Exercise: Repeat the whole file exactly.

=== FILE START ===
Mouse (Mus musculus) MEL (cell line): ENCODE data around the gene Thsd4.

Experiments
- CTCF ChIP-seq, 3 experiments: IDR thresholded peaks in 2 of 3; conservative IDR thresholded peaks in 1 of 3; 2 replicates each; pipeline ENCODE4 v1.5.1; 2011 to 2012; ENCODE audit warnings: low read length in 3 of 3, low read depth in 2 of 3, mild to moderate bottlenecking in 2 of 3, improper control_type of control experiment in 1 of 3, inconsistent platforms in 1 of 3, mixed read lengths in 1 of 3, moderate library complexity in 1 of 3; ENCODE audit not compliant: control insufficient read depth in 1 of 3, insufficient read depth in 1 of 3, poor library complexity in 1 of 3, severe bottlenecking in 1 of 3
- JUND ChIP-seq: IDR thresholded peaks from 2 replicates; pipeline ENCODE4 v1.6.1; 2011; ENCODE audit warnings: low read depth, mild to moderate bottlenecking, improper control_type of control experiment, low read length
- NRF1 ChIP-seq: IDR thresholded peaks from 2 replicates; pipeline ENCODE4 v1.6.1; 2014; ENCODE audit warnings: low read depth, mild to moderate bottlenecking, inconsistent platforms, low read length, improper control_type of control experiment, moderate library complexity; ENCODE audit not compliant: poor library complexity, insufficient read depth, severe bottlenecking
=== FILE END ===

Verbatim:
Mouse (Mus musculus) MEL (cell line): ENCODE data around the gene Thsd4.

Experiments
- CTCF ChIP-seq, 3 experiments: IDR thresholded peaks in 2 of 3; conservative IDR thresholded peaks in 1 of 3; 2 replicates each; pipeline ENCODE4 v1.5.1; 2011 to 2012; ENCODE audit warnings: low read length in 3 of 3, low read depth in 2 of 3, mild to moderate bottlenecking in 2 of 3, improper control_type of control experiment in 1 of 3, inconsistent platforms in 1 of 3, mixed read lengths in 1 of 3, moderate library complexity in 1 of 3; ENCODE audit not compliant: control insufficient read depth in 1 of 3, insufficient read depth in 1 of 3, poor library complexity in 1 of 3, severe bottlenecking in 1 of 3
- JUND ChIP-seq: IDR thresholded peaks from 2 replicates; pipeline ENCODE4 v1.6.1; 2011; ENCODE audit warnings: low read depth, mild to moderate bottlenecking, improper control_type of control experiment, low read length
- NRF1 ChIP-seq: IDR thresholded peaks from 2 replicates; pipeline ENCODE4 v1.6.1; 2014; ENCODE audit warnings: low read depth, mild to moderate bottlenecking, inconsistent platforms, low read length, improper control_type of control experiment, moderate library complexity; ENCODE audit not compliant: poor library complexity, insufficient read depth, severe bottlenecking